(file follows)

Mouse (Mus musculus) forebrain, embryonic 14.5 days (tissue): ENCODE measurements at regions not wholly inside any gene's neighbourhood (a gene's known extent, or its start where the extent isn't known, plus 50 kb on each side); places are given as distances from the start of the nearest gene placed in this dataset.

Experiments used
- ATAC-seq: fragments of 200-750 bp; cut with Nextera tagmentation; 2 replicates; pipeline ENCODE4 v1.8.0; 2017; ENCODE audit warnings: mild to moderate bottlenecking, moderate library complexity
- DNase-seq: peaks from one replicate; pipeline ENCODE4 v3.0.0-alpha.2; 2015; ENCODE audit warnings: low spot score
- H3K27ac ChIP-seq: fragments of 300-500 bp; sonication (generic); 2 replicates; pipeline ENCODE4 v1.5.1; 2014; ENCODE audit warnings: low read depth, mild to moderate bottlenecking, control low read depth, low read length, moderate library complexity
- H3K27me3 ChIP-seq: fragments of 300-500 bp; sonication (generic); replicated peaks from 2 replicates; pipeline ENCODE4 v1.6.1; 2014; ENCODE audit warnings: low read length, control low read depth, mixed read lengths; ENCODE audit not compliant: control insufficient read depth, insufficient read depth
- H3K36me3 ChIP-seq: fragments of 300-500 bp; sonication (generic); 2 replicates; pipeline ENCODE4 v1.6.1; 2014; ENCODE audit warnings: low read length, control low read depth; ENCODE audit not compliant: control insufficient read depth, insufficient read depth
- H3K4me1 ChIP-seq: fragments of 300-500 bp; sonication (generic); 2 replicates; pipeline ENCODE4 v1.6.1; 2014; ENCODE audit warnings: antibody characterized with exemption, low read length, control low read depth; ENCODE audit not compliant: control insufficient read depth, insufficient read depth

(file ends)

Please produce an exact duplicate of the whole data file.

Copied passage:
Mouse (Mus musculus) forebrain, embryonic 14.5 days (tissue): ENCODE measurements at regions not wholly inside any gene's neighbourhood (a gene's known extent, or its start where the extent isn't known, plus 50 kb on each side); places are given as distances from the start of the nearest gene placed in this dataset.

Experiments used
- ATAC-seq: fragments of 200-750 bp; cut with Nextera tagmentation; 2 replicates; pipeline ENCODE4 v1.8.0; 2017; ENCODE audit warnings: mild to moderate bottlenecking, moderate library complexity
- DNase-seq: peaks from one replicate; pipeline ENCODE4 v3.0.0-alpha.2; 2015; ENCODE audit warnings: low spot score
- H3K27ac ChIP-seq: fragments of 300-500 bp; sonication (generic); 2 replicates; pipeline ENCODE4 v1.5.1; 2014; ENCODE audit warnings: low read depth, mild to moderate bottlenecking, control low read depth, low read length, moderate library complexity
- H3K27me3 ChIP-seq: fragments of 300-500 bp; sonication (generic); replicated peaks from 2 replicates; pipeline ENCODE4 v1.6.1; 2014; ENCODE audit warnings: low read length, control low read depth, mixed read lengths; ENCODE audit not compliant: control insufficient read depth, insufficient read depth
- H3K36me3 ChIP-seq: fragments of 300-500 bp; sonication (generic); 2 replicates; pipeline ENCODE4 v1.6.1; 2014; ENCODE audit warnings: low read length, control low read depth; ENCODE audit not compliant: control insufficient read depth, insufficient read depth
- H3K4me1 ChIP-seq: fragments of 300-500 bp; sonication (generic); 2 replicates; pipeline ENCODE4 v1.6.1; 2014; ENCODE audit warnings: antibody characterized with exemption, low read length, control low read depth; ENCODE audit not compliant: control insufficient read depth, insufficient read depth